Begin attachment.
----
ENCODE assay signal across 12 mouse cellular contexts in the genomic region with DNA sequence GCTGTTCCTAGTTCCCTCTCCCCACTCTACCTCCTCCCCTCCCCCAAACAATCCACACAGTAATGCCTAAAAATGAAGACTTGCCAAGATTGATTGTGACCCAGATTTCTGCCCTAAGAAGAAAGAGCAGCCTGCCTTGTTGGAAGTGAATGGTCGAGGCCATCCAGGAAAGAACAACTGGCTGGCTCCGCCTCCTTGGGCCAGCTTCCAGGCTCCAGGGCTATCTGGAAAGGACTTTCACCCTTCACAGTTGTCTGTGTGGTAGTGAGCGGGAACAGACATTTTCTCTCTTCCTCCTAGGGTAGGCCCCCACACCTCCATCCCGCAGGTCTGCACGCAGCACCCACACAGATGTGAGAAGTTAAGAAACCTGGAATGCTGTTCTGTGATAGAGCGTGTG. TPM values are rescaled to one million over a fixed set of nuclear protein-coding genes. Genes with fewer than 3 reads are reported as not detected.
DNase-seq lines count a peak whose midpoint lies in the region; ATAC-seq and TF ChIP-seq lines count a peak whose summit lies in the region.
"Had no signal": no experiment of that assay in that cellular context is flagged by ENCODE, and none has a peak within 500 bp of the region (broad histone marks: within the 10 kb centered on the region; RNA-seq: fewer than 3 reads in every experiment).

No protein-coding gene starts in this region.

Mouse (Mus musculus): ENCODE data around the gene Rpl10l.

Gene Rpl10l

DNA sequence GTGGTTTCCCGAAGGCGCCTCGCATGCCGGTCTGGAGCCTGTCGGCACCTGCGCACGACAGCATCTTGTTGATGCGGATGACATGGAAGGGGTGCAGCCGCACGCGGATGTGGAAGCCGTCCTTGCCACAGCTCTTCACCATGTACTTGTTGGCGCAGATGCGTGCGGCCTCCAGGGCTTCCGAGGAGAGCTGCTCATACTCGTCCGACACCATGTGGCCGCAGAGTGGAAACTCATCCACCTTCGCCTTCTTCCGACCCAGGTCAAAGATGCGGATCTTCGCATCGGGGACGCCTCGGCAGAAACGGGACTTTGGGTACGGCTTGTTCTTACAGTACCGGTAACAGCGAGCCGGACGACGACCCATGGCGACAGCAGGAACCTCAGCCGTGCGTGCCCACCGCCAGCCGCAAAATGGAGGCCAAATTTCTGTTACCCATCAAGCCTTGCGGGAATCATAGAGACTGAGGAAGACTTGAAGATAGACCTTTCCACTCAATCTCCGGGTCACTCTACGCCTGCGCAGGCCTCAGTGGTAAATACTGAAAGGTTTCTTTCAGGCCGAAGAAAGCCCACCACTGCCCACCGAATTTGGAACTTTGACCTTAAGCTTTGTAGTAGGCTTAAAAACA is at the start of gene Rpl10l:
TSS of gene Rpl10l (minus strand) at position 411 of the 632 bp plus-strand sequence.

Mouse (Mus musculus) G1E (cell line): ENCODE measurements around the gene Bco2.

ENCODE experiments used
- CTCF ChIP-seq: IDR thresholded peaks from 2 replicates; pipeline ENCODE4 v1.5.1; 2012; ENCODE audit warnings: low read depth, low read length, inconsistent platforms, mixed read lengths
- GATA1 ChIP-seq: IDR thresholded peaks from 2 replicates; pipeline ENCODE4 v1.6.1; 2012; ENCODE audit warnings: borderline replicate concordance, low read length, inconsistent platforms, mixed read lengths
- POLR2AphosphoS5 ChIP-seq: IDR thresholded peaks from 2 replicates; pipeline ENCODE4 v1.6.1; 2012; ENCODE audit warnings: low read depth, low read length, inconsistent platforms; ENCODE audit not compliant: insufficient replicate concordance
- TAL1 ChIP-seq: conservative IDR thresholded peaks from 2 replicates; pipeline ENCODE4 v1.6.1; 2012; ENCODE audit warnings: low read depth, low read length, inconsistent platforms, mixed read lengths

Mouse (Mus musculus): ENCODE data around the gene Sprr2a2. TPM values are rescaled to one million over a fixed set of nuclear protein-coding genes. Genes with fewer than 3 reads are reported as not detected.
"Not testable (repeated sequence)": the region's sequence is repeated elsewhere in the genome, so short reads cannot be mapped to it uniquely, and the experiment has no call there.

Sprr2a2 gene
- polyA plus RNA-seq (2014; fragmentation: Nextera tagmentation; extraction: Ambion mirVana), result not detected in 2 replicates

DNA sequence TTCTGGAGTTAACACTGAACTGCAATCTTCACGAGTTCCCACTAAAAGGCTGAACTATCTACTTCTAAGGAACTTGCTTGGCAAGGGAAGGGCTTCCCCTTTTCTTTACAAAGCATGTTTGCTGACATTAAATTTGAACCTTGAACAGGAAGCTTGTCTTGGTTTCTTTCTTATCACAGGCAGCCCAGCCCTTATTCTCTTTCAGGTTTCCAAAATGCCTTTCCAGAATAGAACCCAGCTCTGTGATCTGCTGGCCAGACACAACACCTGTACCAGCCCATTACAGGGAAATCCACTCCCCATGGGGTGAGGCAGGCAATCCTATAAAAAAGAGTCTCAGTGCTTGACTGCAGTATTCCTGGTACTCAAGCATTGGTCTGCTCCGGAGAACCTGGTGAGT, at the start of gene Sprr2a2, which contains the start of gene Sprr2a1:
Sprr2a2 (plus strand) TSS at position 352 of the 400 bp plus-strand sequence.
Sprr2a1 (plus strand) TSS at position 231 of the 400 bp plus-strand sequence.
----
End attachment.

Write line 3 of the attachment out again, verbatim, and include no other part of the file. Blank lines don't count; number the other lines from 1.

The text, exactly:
"Had no signal": no experiment of that assay in that cellular context is flagged by ENCODE, and none has a peak within 500 bp of the region (broad histone marks: within the 10 kb centered on the region; RNA-seq: fewer than 3 reads in every experiment).